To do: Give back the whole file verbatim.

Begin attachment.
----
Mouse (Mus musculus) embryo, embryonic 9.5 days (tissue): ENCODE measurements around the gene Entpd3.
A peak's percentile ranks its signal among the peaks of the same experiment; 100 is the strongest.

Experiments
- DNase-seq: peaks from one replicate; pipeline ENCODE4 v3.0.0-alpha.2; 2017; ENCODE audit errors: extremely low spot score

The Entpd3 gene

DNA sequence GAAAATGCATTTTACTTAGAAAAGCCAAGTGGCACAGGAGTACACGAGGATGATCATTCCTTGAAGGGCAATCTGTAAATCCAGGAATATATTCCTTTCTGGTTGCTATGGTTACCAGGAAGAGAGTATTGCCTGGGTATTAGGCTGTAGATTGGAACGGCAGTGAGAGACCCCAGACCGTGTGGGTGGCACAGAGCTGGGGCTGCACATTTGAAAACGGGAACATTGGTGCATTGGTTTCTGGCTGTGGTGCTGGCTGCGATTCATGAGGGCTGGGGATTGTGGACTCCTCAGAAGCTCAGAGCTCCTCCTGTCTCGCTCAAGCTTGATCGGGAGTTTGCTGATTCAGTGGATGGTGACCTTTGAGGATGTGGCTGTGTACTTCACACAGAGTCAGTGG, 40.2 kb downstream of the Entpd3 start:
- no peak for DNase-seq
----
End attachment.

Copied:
Mouse (Mus musculus) embryo, embryonic 9.5 days (tissue): ENCODE measurements around the gene Entpd3.
A peak's percentile ranks its signal among the peaks of the same experiment; 100 is the strongest.

Experiments
- DNase-seq: peaks from one replicate; pipeline ENCODE4 v3.0.0-alpha.2; 2017; ENCODE audit errors: extremely low spot score

The Entpd3 gene

DNA sequence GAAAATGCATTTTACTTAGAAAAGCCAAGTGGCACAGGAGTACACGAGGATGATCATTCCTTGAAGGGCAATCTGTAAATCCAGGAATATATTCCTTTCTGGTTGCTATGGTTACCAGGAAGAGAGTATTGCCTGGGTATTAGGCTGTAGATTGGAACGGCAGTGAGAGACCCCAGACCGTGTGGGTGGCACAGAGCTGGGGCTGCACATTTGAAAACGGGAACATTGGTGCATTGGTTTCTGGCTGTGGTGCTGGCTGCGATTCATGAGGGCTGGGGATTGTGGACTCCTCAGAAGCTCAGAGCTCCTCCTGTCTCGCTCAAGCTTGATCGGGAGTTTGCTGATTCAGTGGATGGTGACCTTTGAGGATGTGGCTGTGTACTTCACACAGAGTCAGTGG, 40.2 kb downstream of the Entpd3 start:
- no peak for DNase-seq